Texas Office of Inspector General Recommends Monthly Sanction Screening

Implementation of a strong sanction and exclusion screening program is just one of the various tools you rely on to ensure patient safety and program compliance. Further, conducting sanction screening protects your organization from civil monetary penalties. The requirement to check the names of employees, medical providers, and suppliers against the federal OIG and GSA exclusion lists seems pretty straightforward. Yet, you know that just checking the OIG Exclusions List is not enough. When it comes to sanction screening, there are essentially two key components to these emerging standards: frequency and scope.

Frequency - Daniel Levinson, Inspector General of the federal Department of Health and Human Services has already urged healthcare entities to check the federal OIG exclusion list on a monthly basis. And now, the Inspector General's Office of the Texas Health and Human Services Commission has recommended that "all service providers should check OIG's exclusion list monthly." You can read more about their recommendation directly from their website. With Tennessee already announcing a requirement to perform monthly screening, clearly, the trend for state IGs to recommend monthly checks continues.

Scope - Of the 24 states that publish their own exclusion lists, not all report all names to the OIG. This is problematic because the Affordable Care Act of 2010 requires States to terminate a provider or supplier under the Medicaid program when the provider or supplier has been terminated by Medicare or by another State's Medicaid program. So if not all names from all states are reported to the federal exclusion list, just checking the federal OIG is not enough. Lists from all states must be checked.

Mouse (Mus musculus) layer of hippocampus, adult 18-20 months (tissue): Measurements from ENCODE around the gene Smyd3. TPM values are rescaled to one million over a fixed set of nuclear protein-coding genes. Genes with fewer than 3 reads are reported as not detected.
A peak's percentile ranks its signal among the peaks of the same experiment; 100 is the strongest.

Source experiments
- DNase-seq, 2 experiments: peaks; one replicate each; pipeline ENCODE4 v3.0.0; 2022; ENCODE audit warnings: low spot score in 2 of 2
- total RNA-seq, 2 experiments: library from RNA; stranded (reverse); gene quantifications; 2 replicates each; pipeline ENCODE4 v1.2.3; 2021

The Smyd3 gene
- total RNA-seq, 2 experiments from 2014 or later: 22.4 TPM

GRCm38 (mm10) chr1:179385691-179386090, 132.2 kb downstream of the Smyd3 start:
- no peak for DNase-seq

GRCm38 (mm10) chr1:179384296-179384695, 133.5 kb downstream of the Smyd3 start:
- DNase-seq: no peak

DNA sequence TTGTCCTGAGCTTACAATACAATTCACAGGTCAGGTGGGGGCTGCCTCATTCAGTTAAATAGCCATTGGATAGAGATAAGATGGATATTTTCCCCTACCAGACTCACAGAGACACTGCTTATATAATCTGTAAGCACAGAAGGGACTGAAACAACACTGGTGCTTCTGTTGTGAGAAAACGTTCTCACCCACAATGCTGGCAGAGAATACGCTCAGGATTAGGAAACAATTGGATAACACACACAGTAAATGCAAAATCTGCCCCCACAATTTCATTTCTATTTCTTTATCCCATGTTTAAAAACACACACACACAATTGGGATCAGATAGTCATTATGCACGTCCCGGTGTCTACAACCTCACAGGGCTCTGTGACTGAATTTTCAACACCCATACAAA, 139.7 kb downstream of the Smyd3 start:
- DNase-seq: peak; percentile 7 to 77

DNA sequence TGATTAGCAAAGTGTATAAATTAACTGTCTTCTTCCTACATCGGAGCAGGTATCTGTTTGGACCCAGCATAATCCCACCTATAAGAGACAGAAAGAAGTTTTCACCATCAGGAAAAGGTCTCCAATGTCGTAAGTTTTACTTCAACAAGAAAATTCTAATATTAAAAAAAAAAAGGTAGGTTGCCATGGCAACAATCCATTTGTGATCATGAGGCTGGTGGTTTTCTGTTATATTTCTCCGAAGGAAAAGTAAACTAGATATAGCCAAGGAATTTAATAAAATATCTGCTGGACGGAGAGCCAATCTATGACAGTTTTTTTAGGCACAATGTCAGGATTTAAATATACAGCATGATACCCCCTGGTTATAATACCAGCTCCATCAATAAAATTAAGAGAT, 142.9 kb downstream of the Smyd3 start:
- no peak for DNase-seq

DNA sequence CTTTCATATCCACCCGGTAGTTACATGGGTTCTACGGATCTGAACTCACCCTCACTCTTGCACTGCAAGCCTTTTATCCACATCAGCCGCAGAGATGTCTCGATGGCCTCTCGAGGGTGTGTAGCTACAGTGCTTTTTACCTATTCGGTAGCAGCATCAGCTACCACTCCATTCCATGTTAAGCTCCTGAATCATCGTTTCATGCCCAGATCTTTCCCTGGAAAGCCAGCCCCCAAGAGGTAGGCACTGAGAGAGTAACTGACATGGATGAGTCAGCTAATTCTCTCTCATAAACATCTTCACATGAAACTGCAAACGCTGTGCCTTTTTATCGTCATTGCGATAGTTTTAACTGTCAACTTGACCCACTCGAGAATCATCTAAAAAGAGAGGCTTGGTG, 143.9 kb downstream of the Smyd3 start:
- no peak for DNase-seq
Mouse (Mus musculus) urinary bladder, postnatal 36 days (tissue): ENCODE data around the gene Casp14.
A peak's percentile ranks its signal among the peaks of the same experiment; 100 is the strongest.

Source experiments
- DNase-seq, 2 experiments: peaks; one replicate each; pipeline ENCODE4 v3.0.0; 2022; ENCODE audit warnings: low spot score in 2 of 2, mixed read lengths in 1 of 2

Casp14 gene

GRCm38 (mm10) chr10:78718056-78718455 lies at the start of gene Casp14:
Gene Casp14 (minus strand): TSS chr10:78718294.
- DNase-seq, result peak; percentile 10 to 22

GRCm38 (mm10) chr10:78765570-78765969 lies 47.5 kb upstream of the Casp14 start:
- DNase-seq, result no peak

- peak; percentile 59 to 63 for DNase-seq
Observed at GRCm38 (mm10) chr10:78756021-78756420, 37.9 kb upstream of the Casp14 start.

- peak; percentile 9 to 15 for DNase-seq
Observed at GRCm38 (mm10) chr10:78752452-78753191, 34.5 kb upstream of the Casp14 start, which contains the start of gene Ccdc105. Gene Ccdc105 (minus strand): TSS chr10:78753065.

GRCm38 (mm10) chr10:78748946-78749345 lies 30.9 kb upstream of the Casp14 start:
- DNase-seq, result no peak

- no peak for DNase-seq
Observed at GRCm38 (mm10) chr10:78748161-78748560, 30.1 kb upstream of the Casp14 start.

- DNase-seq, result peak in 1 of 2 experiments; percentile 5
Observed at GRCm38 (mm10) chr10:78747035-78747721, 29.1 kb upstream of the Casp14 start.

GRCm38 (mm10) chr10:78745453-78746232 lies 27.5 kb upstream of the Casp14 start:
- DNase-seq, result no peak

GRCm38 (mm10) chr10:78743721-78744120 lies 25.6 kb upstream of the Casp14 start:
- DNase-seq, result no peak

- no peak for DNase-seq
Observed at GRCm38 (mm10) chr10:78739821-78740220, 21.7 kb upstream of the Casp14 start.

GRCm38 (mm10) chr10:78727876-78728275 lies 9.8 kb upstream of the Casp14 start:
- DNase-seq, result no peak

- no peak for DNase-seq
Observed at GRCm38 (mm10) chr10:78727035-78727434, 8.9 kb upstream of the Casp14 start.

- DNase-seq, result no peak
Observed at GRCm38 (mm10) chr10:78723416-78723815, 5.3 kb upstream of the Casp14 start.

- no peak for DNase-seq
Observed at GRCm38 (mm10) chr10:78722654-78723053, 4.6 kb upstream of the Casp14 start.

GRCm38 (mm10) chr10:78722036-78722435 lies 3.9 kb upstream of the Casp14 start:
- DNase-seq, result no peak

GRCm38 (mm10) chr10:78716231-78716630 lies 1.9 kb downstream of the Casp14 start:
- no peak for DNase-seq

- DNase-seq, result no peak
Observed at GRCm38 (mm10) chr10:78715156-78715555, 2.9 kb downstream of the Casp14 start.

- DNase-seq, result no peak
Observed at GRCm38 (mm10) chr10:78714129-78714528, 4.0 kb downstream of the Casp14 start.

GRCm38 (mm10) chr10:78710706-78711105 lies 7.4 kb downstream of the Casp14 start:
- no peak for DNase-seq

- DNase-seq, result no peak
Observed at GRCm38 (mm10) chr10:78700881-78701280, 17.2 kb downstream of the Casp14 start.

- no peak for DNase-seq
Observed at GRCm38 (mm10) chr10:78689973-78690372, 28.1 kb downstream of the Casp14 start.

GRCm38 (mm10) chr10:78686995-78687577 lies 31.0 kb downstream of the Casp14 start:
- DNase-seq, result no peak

Obviously, the task of checking the federal OIG and all state lists on a monthly basis can be a burdensome one. If you are a SanctionCheck client, you have the option of running monthly searches to help meet this emerging standard.

About The Office of Inspector General, Texas

The Office of Inspector General works to protect the health and welfare of people in Texas receiving Medicaid and other state benefits. To help protect these recipients, OIG may prevent certain people or businesses from participating as service providers. The people or businesses who are excluded from participating as providers are added to the Texas Exclusions List. Reasons for exclusion may include, but are not limited to:

  • A conviction for program-related fraud, or patient abuse
  • An adverse action by a licensing board, such as the Texas Board of Nursing, or Texas Medical Board
  • Being excluded by from the Medicare program

Website: http://oig.hhsc.state.tx.us/oigportal/

Photo credit: The National Guard